Shana Harming has been named as South Dakota State University’s Wokini Initiative program director. Her appointment is pending approval by the South Dakota Board of Regents.
Wokini, which means “new beginning” in Lakota, is an initiative which will offer programming and support to enrolled members of the nine tribal nations in South Dakota interested in gaining access to educational and advancement opportunities at SDSU. The initiative will also enhance research and outreach collaboration and programs with tribes, tribal colleges and other tribal organizations in the state.
“Having an opportunity to collaborate with South Dakota’s tribal communities and tribal colleges, at my alma mater, makes this my dream job,” said Harming, who is an enrolled member of the Kul Wicasa Oyate or Lower Brule Sioux Tribe, and served as a research coordinator for South Dakota State’s College of Nursing before being named director. “I have worked with students and families in Indian Country in various capacities throughout my career and this position brings those experiences together.”
“If someone wants to go to college, we need to work together to get them here,” she continued. “We need to remove the barriers for Native American students to enter and find success in higher education. I look forward to collaborating with key stakeholders to determine how we can serve the students better, help them be successful and support them.”
As a research coordinator, Harming has recently helped lead efforts in developing educational materials for Native Americans about living kidney donation and transplants. She has dedicated her career to working with Native families and communities to help close disparity gaps in both health and education. Prior to coming to SDSU, Harming was the director of the high school residential program at St. Joseph’s Indian School, a child welfare specialist for the Crow Creek Sioux Tribe, and taught in the McLaughlin school district on the Standing Rock reservation and at the Flandreau public school district.
“As the state’s 1862 land-grant university, the Wokini Initiative is critical to supporting the mission of access to higher education and developing and training a workforce that can positively impact the state and the region,” said Barry Dunn, president of South Dakota State University. “Shana’s experience will be valuable in helping bridge the gap that has existed in South Dakota in terms of providing resources and access to the educational benefits provided at SDSU for the American Indian students in our state.”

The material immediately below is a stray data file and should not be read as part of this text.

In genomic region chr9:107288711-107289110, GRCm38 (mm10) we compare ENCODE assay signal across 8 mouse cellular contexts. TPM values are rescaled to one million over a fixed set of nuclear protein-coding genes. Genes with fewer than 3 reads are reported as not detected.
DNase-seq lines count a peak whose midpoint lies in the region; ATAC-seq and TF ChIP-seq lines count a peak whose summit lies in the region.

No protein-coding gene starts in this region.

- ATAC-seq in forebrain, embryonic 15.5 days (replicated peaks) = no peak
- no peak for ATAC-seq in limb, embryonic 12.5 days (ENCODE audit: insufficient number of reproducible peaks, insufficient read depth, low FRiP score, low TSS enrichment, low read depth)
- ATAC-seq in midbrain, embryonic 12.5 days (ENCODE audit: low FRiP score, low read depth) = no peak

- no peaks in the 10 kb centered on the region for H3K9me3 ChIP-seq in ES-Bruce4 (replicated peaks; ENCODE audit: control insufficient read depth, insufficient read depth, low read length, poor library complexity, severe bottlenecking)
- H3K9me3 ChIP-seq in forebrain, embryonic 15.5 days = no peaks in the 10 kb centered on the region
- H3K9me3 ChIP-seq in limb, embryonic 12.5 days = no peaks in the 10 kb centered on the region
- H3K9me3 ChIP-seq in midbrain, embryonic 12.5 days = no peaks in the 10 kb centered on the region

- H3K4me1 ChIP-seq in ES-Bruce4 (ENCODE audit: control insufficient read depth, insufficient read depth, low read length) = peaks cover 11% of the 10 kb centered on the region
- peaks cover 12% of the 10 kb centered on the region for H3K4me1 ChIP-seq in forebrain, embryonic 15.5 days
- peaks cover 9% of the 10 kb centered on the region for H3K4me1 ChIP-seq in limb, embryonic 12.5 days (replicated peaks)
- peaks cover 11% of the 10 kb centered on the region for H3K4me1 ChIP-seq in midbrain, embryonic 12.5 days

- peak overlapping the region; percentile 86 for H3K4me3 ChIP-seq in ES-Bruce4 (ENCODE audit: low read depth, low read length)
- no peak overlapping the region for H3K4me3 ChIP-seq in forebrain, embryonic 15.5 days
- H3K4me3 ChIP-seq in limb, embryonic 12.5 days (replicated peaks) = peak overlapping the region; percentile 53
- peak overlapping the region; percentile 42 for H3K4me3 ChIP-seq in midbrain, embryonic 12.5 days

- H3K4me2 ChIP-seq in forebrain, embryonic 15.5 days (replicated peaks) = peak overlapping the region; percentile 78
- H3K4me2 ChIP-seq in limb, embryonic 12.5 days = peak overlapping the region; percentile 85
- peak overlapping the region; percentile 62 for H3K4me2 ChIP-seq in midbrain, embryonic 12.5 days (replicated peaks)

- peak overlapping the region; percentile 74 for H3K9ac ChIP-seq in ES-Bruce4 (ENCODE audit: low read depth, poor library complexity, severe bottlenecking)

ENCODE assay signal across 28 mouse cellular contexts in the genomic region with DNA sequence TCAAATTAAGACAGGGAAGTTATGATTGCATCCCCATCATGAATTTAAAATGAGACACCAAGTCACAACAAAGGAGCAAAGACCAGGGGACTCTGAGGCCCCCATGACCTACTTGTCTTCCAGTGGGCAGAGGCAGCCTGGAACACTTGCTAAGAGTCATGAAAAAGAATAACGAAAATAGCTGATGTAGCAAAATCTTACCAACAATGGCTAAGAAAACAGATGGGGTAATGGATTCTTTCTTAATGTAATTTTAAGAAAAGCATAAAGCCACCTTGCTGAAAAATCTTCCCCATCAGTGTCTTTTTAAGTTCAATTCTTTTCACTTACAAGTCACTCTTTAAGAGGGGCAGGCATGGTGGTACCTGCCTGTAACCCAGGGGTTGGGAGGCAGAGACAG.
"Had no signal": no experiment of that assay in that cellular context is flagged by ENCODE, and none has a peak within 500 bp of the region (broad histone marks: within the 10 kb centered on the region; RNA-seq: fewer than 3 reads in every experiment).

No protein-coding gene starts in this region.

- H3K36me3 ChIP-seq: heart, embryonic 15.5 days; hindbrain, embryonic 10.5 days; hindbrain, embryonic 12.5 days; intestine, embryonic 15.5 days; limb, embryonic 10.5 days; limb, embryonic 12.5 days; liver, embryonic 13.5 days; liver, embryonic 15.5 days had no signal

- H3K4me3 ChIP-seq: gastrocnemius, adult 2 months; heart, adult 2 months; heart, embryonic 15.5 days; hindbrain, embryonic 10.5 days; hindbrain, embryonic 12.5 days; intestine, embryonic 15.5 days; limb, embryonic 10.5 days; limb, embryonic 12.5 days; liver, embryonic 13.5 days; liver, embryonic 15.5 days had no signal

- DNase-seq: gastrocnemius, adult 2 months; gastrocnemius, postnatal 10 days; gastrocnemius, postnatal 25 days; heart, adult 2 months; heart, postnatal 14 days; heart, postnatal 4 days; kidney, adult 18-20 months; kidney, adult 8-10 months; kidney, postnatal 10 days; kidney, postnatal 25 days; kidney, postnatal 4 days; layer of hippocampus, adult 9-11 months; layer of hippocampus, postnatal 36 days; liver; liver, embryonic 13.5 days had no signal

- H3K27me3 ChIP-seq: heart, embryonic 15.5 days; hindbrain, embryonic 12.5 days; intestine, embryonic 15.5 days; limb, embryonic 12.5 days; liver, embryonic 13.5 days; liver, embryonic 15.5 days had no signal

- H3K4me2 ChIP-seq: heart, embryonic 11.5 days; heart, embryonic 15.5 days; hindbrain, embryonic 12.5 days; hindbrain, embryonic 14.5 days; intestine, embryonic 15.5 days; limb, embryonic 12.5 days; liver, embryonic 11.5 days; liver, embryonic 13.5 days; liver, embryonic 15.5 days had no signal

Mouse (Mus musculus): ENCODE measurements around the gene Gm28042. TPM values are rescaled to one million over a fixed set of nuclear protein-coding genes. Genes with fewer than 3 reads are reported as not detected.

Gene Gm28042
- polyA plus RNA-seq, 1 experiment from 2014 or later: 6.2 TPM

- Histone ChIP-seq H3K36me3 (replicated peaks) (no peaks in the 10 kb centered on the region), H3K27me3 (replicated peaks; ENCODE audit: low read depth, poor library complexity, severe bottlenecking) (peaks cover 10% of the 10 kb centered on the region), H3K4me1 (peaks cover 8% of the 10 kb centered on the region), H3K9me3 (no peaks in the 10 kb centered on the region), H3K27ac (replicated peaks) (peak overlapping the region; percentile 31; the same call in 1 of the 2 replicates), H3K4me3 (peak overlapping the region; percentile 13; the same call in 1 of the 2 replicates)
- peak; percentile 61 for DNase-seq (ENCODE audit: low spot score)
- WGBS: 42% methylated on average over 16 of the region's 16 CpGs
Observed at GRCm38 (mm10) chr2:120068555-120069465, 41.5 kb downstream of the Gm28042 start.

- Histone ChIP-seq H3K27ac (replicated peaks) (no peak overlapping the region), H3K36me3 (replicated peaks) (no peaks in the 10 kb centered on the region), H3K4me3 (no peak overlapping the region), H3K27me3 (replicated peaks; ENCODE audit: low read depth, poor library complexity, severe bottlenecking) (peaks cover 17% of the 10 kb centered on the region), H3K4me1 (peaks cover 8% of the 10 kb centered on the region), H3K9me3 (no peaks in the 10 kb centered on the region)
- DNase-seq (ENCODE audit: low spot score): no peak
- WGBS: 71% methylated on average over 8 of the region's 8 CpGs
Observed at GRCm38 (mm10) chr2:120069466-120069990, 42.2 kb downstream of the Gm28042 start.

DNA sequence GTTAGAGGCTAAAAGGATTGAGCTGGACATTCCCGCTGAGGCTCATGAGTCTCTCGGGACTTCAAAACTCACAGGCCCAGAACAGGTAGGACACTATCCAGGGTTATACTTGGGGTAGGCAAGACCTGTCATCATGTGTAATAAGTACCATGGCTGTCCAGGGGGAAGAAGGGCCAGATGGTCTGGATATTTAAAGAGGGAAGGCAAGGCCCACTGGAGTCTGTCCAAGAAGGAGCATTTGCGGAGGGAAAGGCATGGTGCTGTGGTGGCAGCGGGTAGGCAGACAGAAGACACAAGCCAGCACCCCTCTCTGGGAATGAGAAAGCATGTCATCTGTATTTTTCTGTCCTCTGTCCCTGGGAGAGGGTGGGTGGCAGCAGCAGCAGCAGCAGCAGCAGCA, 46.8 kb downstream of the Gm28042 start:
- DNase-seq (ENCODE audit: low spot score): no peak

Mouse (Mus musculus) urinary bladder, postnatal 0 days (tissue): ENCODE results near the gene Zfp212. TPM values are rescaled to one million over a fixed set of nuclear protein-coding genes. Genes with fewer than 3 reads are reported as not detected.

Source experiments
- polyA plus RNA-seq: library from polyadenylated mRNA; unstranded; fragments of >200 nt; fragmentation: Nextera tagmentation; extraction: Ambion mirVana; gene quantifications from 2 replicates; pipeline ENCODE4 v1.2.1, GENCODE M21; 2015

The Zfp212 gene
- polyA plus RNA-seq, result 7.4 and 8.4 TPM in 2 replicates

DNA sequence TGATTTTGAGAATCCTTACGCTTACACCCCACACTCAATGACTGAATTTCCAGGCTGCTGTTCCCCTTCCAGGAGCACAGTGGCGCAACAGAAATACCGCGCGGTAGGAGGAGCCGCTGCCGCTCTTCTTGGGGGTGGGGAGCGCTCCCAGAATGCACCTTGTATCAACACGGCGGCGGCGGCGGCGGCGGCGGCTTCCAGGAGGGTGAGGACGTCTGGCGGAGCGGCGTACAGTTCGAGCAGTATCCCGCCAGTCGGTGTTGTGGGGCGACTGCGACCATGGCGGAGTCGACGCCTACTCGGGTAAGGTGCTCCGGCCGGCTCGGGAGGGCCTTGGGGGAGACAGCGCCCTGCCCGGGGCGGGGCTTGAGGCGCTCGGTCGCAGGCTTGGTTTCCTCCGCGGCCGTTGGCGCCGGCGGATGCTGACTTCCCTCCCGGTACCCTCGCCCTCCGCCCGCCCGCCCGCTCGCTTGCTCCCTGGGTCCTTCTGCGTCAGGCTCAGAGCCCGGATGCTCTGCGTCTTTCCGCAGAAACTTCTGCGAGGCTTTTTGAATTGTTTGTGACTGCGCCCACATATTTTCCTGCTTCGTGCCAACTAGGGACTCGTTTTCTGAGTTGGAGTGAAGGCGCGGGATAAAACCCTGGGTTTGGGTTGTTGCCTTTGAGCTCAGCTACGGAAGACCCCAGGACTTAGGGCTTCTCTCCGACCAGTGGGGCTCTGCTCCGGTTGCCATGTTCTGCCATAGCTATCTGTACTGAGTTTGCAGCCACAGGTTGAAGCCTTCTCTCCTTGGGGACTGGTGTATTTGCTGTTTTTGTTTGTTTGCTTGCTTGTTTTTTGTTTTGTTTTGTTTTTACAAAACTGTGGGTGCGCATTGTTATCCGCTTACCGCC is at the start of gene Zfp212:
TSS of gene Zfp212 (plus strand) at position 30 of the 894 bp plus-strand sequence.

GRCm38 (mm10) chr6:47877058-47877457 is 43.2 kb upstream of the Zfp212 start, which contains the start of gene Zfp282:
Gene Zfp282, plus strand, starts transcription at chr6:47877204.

The Wokini director position will have a dual reporting line to the Office of the Provost and Vice President of Student Affairs.
“Shana’s experience in education and working with tribal communities and schools brought her to the top of the candidate pool,” Michaela Willis, SDSU’s vice president of student affairs. “There is great momentum behind the Wokini Initiative as evident with the generous gift for the American Indian Student Center. Shana will continue that momentum by reaching out to communities and establishing relationships.”
Harming, a 1995 SDSU graduate, is on track to earn her master’s degree in counseling and human development in May. Harming and her husband, Mark, reside in Elkton and have four children.
About the Wokini Initiative
The Wokini Initiative will offer programming and support to enrolled members of the nine tribal nations in South Dakota interested in gaining access to educational and advancement opportunities at South Dakota State University. The initiative will also enhance research and outreach collaborations and programs with tribes, tribal colleges and other tribal organizations in the state. The initiative will align student opportunities to pursue degrees that will impact communities and their tribes while recognizing the importance of family and native culture.
Students will be given the resources and access to academic, personal, health and financial wellness knowledge needed to succeed at South Dakota State University and in life after graduation.